There are about 1 billion dogs in the world, hundreds of breeds, uncountable mixes. But all these animals share a common ancestor, the wolf.
Scientists continue to debate when and where dogs and wolves diverged.
Some studies date that split to between 10,000 and 15,000 years ago. But zoologist Love Dalen at the Swedish Natural History Museum said it could be twice that long ago.
He based that estimate on a Taimyr wolf bone fragment he discovered on an expedition to Siberia. Carbon dating and genetic analysis place that ancient wolf back in the last Ice Age.
“This wolf belonged to the population that was the last known common ancestor between wolves and dogs," he said. "And therefore we have to revise the split between wolves and dogs to at least 30,000 years ago.”
Greger Larson, a biologist at the University of Oxford, challenged that conclusion.
"[That date] could be interpreted as domestication, except for the strong possibility, I would argue, that modern dogs didn't descend from that lineage of wolves,” he said. “So the most recent common ancestor isn't dating domestication. It's just saying when it was that modern dogs and that particular wolf shared a common ancestor, and that could have predated domestication by any number of years."
But did domestication and the evolutionary split happen at the same time?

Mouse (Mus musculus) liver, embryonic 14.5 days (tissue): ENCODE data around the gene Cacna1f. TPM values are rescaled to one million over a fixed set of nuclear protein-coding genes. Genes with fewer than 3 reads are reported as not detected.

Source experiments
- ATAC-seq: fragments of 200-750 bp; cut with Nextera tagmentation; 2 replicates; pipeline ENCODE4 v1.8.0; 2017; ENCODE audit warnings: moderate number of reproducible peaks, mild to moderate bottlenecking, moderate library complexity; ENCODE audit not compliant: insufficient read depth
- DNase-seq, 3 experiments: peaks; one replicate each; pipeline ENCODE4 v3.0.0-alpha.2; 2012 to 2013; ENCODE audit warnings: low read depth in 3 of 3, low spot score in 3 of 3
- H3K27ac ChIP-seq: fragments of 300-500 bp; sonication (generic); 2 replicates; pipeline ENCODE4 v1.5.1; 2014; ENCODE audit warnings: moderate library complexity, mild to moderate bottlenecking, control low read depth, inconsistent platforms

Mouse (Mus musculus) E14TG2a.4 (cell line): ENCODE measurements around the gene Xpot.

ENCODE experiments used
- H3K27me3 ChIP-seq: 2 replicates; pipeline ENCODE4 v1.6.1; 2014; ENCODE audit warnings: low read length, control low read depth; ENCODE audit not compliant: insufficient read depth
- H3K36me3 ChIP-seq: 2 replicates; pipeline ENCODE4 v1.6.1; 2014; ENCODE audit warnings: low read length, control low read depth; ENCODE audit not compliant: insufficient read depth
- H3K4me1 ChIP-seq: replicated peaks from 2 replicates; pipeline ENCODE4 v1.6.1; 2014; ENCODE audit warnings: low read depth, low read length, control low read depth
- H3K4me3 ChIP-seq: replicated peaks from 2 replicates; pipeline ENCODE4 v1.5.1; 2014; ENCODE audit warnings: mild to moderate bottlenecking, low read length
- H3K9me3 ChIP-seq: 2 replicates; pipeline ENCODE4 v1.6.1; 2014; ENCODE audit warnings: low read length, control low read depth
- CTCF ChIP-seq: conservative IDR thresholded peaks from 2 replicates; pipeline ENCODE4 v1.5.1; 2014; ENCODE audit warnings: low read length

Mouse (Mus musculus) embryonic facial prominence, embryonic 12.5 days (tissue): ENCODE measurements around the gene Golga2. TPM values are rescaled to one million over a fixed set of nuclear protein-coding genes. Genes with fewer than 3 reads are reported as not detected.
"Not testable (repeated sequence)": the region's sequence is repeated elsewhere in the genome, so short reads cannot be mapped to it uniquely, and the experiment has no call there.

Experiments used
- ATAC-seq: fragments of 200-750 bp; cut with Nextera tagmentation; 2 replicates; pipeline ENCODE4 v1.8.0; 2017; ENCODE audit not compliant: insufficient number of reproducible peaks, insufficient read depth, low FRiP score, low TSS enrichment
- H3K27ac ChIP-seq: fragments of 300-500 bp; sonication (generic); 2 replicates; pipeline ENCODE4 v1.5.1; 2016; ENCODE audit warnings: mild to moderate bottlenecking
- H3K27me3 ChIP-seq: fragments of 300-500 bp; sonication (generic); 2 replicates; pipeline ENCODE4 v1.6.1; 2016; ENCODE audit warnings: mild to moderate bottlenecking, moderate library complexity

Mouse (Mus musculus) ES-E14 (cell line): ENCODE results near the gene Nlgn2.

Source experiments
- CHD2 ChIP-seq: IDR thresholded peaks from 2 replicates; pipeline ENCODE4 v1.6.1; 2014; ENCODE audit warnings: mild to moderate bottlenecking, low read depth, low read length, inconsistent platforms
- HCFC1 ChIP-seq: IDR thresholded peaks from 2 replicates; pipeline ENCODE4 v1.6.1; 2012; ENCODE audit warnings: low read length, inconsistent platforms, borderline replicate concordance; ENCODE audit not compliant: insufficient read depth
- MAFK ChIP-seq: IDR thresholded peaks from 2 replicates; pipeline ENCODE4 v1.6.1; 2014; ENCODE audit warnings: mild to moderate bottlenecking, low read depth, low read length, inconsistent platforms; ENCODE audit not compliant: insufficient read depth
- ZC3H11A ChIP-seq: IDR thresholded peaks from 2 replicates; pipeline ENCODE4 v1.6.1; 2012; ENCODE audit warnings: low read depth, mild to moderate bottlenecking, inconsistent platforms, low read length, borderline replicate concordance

Larson is working with colleagues at universities and museums worldwide to compile ancient bone and DNA samples for a huge database that could provide a definitive answer.
“We are focused on getting both genetic data and morphological data on more than 1,000 ancient dogs and wolves going back 30,000 years or so across the old world and new world in an effort to try to actually watch that process happen in wolves becoming dogs, and that spread of different genetic and morphometric signatures across time and space,” Larson said.
Dogs were the first domesticated animal. Larson said he thought domestication occurred several thousand years before human society shifted from hunter-gatherer to settled agriculture, about 10,000 years ago in many parts of the world.
Larson said those events changed the course of civilization.
“What it does is that it kicks off this very new way that humans have of relating to the natural world,” he said. “There’s an argument that says that if you don’t have dogs, then there’s a chance that the whole idea of domestication doesn’t form for quite a while after that, and it delays anything else that happens after that, or it makes it not even possible.”
Larson said he expected to release a major study in the near future, and others with his collaborators over the next several years, using the common data. The project has gained broad support from the Natural Environment Research Council in England and the European Research Council with some $2.5 million in funding.